Here, the function imcc_run_api is a relatively new function which I added as part of the embed_api branch. It serves basically as a thin wrapper around the imcc_run function. The other function, imcc_parseflags is where IMCC parses it’s own commandline arguments. As part of the imcc_cleanups branch work, I’ve been trying to move commandline processing out of IMCC, and move it into the Parrot executable frontend where I think it belongs. Unfortunately, there are far too many options right now to move all of them out. imcc_parseflags is much smaller now than it once was, but it hasn’t disappeared entirely.

We can see from this call graph a few different things. First, we determine the type of the input file (PIR or PASM), set up the bison scanner object, and set it’s input file handle (imc_yyin_set). If we’ve invoked Parrot with the -E command-line argument, it will preprocess the input file only, dumping the poorly-formatted, and not syntactically correct preprocessed source to stdout, then exit.

On a side note, I would really like to have a Parrot equivalent of ccache to help speed up lengthy builds. We’re never going to have something like this unless we get a good preprocessor routine working. do_pre_process hardly qualifies as “good enough” for this purpose, so improvements are necessary there.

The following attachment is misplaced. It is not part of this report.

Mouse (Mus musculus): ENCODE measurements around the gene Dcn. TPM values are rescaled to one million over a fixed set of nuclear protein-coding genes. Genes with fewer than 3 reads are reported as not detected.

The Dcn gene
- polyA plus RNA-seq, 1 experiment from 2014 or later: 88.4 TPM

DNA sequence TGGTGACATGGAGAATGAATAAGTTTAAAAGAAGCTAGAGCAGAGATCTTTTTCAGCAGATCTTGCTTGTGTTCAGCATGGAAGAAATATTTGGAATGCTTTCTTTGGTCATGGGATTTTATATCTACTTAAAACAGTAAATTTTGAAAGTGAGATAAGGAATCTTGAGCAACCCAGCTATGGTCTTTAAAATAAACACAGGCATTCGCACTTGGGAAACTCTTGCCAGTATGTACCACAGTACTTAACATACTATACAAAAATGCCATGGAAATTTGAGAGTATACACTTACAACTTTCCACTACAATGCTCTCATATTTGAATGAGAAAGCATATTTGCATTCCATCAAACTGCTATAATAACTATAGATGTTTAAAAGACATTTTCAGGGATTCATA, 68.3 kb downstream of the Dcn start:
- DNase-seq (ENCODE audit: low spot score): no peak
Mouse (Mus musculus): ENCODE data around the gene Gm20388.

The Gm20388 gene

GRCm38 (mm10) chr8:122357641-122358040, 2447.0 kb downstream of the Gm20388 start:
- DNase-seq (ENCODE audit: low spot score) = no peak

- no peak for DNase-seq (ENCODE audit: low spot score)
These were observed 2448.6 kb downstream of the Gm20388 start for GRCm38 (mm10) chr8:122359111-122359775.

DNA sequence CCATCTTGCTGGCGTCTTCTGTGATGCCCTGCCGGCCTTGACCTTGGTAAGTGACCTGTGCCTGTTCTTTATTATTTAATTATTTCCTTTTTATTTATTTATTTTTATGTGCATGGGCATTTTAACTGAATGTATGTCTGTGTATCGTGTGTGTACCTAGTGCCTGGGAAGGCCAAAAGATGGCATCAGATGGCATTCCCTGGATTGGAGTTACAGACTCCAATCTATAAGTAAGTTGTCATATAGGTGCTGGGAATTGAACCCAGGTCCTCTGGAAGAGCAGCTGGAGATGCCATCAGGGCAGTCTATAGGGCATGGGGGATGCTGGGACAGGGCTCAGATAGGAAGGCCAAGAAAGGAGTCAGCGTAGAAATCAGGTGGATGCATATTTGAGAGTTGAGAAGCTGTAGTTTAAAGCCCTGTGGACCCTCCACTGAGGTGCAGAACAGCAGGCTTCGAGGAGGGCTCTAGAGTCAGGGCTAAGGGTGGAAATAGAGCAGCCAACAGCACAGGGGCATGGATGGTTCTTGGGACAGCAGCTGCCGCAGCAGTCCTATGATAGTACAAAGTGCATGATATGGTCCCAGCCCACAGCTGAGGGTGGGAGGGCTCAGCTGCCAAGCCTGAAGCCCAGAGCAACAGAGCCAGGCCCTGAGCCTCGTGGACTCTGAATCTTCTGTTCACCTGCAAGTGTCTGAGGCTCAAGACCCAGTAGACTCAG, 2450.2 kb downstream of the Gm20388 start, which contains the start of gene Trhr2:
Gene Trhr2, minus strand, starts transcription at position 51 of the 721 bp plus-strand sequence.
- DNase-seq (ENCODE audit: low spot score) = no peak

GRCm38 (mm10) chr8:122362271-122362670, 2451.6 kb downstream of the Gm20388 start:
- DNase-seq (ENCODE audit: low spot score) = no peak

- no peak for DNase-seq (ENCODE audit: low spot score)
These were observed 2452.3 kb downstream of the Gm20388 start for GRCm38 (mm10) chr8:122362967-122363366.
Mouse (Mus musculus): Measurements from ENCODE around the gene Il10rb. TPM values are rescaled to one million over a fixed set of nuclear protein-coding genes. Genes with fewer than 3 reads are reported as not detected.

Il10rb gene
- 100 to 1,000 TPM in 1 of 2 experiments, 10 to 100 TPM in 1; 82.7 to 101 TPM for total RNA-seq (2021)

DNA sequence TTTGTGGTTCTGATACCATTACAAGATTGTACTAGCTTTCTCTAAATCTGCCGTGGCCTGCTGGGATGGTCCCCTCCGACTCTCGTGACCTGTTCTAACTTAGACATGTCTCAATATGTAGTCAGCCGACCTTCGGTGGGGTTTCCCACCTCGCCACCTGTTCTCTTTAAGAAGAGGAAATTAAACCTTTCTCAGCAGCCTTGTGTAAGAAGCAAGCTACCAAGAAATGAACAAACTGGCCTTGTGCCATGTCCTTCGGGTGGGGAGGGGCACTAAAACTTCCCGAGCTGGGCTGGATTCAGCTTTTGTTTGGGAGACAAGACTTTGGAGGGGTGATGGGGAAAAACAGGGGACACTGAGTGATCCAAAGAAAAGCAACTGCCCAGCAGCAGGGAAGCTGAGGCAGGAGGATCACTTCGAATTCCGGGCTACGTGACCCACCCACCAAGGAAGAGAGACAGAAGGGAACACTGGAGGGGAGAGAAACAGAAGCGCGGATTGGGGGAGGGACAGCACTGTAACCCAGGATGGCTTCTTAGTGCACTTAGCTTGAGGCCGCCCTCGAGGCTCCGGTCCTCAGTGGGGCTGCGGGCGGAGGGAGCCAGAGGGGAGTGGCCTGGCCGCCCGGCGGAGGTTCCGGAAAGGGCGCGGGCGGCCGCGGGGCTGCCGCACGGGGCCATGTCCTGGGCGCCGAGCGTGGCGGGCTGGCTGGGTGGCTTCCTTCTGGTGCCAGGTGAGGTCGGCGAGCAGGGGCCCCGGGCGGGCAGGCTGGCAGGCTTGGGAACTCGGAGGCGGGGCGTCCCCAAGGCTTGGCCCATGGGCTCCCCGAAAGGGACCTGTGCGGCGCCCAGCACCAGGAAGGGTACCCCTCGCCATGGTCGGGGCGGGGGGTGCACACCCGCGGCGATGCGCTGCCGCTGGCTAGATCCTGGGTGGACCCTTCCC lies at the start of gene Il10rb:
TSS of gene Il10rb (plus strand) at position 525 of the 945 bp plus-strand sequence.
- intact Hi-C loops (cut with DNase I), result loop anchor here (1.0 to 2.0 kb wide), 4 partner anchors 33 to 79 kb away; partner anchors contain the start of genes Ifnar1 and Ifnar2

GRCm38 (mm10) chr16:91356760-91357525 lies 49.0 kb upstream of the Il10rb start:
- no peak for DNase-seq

If we are not preprocessing, which is just about always since the preprocessor is dead-broke, we move into the function compile_to_bytecode. This is where things get a little bit interesting.

compile_to_bytecode creates a new PackFile* structure, setting it as Parrot’s current packfile (in interp->initial_pf and interp->code). It calls ‘emit_open’ to setup the output vector for the generated bytecode, then moves to imcc_run_compilation. imcc_run_compilation is basically the heart of IMCC. It sets up a home-brew, basic kind of exception handling mechanism with some macros and a call to setjmp, then calls yyparse and imc_compile_all_units. I didn’t trace any further down the call chain, I know that imc_compile_all_units does all the actual compilation work of turning the parse tree into a bytecode file, but understanding that mechanism is a different project for a different day.